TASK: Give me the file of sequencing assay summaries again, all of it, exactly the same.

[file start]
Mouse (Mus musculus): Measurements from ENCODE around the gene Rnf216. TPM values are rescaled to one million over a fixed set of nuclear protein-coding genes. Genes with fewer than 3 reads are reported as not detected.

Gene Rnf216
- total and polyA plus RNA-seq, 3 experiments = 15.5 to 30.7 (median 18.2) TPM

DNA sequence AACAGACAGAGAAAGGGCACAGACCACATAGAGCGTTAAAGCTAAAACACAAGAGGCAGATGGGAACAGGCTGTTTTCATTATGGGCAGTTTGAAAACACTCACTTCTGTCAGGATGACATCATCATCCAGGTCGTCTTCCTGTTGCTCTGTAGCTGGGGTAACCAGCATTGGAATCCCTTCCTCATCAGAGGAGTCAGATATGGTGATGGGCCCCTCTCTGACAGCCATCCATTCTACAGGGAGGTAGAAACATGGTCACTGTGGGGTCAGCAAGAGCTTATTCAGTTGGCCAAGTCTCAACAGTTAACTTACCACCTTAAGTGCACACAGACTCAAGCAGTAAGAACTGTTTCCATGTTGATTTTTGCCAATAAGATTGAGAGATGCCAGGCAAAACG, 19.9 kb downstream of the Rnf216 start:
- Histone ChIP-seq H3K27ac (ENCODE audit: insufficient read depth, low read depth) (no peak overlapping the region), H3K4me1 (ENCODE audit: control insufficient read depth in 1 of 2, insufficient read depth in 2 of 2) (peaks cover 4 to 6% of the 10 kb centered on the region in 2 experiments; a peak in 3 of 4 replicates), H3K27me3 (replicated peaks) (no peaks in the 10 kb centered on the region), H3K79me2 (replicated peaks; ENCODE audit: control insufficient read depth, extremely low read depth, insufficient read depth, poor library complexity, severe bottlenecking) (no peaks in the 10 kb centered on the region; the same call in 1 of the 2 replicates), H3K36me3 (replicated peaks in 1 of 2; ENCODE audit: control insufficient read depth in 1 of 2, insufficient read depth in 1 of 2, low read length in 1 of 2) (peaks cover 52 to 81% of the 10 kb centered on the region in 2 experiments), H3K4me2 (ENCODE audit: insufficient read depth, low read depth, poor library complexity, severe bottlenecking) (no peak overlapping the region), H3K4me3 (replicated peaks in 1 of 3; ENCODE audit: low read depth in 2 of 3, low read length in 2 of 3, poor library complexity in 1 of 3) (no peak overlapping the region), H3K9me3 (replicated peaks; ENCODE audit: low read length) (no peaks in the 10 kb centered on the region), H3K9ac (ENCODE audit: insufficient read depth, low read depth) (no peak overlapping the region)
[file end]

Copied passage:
Mouse (Mus musculus): Measurements from ENCODE around the gene Rnf216. TPM values are rescaled to one million over a fixed set of nuclear protein-coding genes. Genes with fewer than 3 reads are reported as not detected.

Gene Rnf216
- total and polyA plus RNA-seq, 3 experiments = 15.5 to 30.7 (median 18.2) TPM

DNA sequence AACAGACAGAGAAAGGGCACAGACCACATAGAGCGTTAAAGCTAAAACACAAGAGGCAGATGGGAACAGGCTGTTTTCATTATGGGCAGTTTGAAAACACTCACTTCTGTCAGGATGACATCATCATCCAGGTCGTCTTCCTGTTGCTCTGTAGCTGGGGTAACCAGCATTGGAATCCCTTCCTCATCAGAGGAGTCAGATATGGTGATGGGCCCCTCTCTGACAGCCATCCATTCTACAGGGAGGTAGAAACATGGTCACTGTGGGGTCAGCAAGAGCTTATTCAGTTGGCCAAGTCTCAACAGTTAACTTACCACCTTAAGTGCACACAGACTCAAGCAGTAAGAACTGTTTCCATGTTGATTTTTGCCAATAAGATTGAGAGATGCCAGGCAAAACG, 19.9 kb downstream of the Rnf216 start:
- Histone ChIP-seq H3K27ac (ENCODE audit: insufficient read depth, low read depth) (no peak overlapping the region), H3K4me1 (ENCODE audit: control insufficient read depth in 1 of 2, insufficient read depth in 2 of 2) (peaks cover 4 to 6% of the 10 kb centered on the region in 2 experiments; a peak in 3 of 4 replicates), H3K27me3 (replicated peaks) (no peaks in the 10 kb centered on the region), H3K79me2 (replicated peaks; ENCODE audit: control insufficient read depth, extremely low read depth, insufficient read depth, poor library complexity, severe bottlenecking) (no peaks in the 10 kb centered on the region; the same call in 1 of the 2 replicates), H3K36me3 (replicated peaks in 1 of 2; ENCODE audit: control insufficient read depth in 1 of 2, insufficient read depth in 1 of 2, low read length in 1 of 2) (peaks cover 52 to 81% of the 10 kb centered on the region in 2 experiments), H3K4me2 (ENCODE audit: insufficient read depth, low read depth, poor library complexity, severe bottlenecking) (no peak overlapping the region), H3K4me3 (replicated peaks in 1 of 3; ENCODE audit: low read depth in 2 of 3, low read length in 2 of 3, poor library complexity in 1 of 3) (no peak overlapping the region), H3K9me3 (replicated peaks; ENCODE audit: low read length) (no peaks in the 10 kb centered on the region), H3K9ac (ENCODE audit: insufficient read depth, low read depth) (no peak overlapping the region)